The ISS callsign is presently scheduled to be NA1SS
The scheduled astronaut is Luca Parmitano KF5KDP
Contact is go for: Wed 2020-01-22 08:00:46 UTC 27 deg
- Ontario Science Centre, Toronto, Canada, telebridge via IK1SLD
The ISS callsign is presently scheduled to be OR4ISS
The scheduled astronaut is Luca Parmitano KF5KDP
Contact is go for: Wed 2020-01-22 17:21:36 UTC 32 deg
[ANS thanks Charlie Sufana, AJ9N for the above information.]
Satellite Shorts from All Over
ARISS-US Educators Review Processes for US Proposal Window
A team of educators who are members of the ARISS-US Education Committee is finalizing the last few processes related to the late 2019 ARISS-US Proposal Window. The team had ranked the education proposals and then sent a list to the ARISS-US leaders of the top schools and education groups recommended for hosting an ARISS contact. A news release is in draft stage. The organizations selected will be in the queue for scheduled ARISS contacts during the second half of 2020. A new ARISS-US Proposal Window will open soon and details on this will be forthcoming.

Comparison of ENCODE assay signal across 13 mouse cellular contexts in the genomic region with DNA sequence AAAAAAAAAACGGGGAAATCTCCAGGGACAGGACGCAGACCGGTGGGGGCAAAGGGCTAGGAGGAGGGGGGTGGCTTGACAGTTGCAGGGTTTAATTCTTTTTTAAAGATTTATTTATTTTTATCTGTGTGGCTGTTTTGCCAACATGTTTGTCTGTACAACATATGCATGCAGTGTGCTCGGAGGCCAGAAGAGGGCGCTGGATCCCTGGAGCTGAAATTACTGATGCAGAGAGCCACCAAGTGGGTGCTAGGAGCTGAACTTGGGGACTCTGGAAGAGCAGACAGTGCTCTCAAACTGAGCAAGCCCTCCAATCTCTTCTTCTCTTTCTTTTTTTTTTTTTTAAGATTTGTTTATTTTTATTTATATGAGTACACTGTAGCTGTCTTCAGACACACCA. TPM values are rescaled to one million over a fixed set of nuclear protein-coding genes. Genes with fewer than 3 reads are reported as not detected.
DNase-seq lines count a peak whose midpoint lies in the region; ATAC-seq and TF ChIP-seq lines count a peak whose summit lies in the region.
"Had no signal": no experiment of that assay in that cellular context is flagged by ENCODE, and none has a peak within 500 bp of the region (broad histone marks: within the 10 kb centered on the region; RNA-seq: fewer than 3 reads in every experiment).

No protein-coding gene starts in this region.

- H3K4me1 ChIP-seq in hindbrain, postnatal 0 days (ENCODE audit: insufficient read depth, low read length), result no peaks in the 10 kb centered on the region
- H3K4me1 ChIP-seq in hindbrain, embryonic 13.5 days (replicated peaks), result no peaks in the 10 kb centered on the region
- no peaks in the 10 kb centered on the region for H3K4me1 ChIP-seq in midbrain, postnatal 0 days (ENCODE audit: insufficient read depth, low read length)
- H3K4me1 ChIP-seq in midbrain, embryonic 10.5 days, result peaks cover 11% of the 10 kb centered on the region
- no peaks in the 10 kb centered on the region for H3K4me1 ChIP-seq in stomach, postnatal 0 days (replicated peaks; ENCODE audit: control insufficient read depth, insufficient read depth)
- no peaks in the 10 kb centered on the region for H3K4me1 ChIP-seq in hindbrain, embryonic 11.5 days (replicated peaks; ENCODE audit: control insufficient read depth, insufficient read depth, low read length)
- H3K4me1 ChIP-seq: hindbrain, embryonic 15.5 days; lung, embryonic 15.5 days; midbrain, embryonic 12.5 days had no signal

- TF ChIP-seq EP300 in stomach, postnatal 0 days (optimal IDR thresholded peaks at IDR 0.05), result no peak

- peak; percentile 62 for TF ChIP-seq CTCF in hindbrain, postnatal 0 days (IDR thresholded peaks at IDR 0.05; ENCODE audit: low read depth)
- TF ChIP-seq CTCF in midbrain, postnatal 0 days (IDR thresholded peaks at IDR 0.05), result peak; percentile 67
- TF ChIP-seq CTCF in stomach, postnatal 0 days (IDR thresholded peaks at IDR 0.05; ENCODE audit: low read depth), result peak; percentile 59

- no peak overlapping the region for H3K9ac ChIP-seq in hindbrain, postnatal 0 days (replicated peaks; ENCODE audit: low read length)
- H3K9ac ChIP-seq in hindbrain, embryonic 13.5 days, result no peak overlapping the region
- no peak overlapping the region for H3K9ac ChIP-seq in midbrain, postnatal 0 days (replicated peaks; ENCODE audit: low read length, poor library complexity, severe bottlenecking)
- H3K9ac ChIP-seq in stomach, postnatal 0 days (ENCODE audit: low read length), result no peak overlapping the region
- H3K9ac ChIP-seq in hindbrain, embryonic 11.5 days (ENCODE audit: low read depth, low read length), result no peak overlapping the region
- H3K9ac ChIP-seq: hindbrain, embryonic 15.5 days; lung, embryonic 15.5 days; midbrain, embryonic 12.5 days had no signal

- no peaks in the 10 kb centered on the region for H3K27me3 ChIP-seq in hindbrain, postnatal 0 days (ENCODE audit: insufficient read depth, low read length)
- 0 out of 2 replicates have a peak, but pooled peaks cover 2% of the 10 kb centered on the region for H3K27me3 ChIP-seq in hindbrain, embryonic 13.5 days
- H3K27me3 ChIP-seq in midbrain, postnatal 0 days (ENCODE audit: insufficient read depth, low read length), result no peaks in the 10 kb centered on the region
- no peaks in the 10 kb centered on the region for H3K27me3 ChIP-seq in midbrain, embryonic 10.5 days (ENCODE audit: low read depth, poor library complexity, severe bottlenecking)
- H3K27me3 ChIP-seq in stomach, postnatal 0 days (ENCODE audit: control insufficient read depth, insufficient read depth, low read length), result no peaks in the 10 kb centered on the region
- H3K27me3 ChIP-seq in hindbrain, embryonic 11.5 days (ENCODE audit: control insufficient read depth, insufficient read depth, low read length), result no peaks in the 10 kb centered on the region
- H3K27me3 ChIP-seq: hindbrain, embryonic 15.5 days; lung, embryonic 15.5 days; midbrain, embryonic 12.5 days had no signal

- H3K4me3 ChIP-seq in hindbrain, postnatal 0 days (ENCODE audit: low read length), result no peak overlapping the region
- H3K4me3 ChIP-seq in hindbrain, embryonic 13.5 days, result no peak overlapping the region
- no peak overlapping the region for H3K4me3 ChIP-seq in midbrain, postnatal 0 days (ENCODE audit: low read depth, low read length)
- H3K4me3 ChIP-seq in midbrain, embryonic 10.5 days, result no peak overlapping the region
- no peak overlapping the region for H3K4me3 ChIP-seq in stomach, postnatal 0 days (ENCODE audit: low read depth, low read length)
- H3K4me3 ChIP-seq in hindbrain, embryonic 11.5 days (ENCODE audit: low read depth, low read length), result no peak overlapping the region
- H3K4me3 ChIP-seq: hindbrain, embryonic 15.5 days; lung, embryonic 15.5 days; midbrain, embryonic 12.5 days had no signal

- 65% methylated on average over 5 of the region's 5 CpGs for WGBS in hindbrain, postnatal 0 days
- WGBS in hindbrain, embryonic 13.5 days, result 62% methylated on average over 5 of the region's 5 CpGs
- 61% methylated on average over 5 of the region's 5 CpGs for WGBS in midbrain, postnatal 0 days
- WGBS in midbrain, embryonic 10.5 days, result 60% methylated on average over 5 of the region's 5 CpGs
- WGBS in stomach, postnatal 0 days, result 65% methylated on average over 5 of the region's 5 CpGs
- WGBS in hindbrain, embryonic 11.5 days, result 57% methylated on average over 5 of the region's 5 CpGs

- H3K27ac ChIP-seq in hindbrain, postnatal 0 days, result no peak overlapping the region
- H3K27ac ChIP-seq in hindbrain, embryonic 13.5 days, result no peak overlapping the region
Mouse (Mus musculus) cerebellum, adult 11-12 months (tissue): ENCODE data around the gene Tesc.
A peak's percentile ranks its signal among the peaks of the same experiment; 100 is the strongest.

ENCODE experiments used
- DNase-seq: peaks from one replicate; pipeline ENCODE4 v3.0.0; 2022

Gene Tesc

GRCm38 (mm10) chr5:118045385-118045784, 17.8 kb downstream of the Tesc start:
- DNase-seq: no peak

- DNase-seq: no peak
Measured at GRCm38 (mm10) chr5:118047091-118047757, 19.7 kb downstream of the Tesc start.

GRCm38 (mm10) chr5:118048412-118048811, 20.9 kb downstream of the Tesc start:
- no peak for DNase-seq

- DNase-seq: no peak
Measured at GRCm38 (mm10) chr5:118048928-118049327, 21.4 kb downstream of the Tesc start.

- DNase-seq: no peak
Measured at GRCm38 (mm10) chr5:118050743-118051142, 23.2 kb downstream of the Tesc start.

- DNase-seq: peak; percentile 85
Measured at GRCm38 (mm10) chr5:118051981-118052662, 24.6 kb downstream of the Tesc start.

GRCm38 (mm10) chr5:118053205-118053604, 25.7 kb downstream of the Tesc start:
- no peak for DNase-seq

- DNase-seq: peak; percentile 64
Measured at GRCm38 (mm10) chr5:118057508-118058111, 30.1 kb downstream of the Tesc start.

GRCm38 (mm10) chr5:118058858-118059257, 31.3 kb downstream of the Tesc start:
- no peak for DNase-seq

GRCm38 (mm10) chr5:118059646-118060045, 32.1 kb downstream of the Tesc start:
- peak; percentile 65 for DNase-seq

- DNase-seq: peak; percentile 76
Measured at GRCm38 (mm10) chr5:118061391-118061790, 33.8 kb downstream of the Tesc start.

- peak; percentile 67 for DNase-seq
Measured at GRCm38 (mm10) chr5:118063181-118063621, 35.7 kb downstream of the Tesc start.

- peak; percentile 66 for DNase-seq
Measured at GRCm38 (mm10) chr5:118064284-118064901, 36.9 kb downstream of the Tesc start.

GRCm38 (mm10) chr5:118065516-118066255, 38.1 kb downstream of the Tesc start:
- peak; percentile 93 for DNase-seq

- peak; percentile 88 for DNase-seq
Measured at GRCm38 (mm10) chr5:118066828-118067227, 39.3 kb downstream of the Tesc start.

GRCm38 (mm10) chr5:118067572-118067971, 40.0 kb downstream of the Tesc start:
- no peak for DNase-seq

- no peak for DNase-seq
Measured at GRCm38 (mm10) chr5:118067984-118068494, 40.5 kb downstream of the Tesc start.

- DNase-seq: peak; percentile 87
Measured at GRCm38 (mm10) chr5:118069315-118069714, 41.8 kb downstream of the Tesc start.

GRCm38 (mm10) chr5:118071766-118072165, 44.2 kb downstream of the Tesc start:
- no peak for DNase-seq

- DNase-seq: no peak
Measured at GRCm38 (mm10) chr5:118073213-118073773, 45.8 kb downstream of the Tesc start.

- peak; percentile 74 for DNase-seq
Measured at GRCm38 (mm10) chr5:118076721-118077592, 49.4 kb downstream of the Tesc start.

[ANS thanks ARISS for the above information.]
WIA 2020 Annual Conference Presentations
The Wireless Institute of Australia Annual Conference will be held in Hobart, Tasmania May 8-10 2020 and registrations are open.
On the Saturday afternoon a wide range of presentations are organized to showcase the conference theme which is the “Antarctic Gateway”.
Following lunch there will be two presentation streams which can be categorized as the “Antarctic” stream and the “Radio” stream.
Complete information can be viewed at:
[ANS thanks the Wireless Institute of Australia for the above information.]
AMSAT Argentina Celebrates LO-19 30th Anniversary
On Feb-22-1990 LUSAT/LO-19 was launched along with AO-16, DO-17, WO-18, UO-14 & UO-15. It was the first Argentina Satellite, and one of first to use PACSAT protocol. LUSAT is still calling home with its carrier at +/-437.125.
Members of AMSAT Argentina (LU7AA) celebrate the 30th anniversary of the LUSAT (LO-19) satellite between Jan. 18 and 26 on HF on SSB, FT8, CW. An award is available as well. QSL via LU7AA (d), eQSL.
Find complete information at:
http://lu4aao.org/lu7aa/cert_30_aniv_lusat_2020.htm and http://amsat.org.ar/certlusat30.htm
[ANS thanks the DARC DX Newsletter and AMSAT-LU for the above information.]
AMSAT-SA Announces A New Date For Their Space Symposium